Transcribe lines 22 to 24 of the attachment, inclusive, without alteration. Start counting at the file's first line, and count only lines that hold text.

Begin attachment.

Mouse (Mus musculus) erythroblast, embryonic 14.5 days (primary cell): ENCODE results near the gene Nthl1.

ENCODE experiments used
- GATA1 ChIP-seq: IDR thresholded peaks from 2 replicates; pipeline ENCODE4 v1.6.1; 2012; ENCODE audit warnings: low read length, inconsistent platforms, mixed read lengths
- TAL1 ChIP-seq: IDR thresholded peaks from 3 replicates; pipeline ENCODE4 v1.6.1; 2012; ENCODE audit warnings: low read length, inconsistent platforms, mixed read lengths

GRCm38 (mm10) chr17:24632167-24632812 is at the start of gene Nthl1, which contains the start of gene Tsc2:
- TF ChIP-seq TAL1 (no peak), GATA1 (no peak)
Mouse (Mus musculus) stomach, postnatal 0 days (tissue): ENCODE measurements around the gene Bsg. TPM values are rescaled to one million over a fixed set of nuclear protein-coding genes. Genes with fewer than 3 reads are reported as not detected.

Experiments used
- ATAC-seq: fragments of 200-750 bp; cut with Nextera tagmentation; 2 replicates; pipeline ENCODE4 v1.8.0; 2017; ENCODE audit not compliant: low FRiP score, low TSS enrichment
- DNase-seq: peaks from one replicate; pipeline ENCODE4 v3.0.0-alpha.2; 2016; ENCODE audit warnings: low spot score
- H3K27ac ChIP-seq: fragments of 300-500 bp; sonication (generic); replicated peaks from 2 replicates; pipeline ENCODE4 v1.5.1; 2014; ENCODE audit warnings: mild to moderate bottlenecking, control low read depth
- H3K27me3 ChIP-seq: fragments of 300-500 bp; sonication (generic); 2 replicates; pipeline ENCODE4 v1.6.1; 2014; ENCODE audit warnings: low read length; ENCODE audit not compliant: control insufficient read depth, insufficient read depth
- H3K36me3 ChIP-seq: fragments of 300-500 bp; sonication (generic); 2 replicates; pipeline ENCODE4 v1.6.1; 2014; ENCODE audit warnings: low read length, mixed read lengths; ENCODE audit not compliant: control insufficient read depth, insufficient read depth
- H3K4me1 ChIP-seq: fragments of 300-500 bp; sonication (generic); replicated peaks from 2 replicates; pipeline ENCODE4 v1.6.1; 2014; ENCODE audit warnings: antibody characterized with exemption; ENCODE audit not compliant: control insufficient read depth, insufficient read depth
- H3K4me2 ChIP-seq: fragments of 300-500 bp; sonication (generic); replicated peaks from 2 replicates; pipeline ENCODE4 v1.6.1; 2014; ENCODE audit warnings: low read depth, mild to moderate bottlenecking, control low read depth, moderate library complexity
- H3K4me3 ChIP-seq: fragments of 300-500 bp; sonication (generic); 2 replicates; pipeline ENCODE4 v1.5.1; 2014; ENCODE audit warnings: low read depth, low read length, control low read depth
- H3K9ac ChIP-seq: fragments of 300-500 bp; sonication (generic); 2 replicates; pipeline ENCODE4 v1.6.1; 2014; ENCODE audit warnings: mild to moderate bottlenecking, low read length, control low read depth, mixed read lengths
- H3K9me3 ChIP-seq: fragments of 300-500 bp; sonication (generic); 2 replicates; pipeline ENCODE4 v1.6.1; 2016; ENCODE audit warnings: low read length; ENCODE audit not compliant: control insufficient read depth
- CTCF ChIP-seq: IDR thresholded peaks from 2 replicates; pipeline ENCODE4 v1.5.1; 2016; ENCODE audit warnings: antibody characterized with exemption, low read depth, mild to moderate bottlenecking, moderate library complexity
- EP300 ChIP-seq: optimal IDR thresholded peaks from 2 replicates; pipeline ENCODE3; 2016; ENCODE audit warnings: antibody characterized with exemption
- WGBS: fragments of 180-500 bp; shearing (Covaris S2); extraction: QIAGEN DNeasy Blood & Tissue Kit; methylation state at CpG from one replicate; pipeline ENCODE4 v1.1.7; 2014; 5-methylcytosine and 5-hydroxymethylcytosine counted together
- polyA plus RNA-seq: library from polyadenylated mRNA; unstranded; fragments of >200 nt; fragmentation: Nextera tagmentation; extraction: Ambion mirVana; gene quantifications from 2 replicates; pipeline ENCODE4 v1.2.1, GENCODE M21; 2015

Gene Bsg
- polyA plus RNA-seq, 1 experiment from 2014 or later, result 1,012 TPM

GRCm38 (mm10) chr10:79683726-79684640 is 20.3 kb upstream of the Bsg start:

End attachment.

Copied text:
- polyA plus RNA-seq: library from polyadenylated mRNA; unstranded; fragments of >200 nt; fragmentation: Nextera tagmentation; extraction: Ambion mirVana; gene quantifications from 2 replicates; pipeline ENCODE4 v1.2.1, GENCODE M21; 2015

Gene Bsg
- polyA plus RNA-seq, 1 experiment from 2014 or later, result 1,012 TPM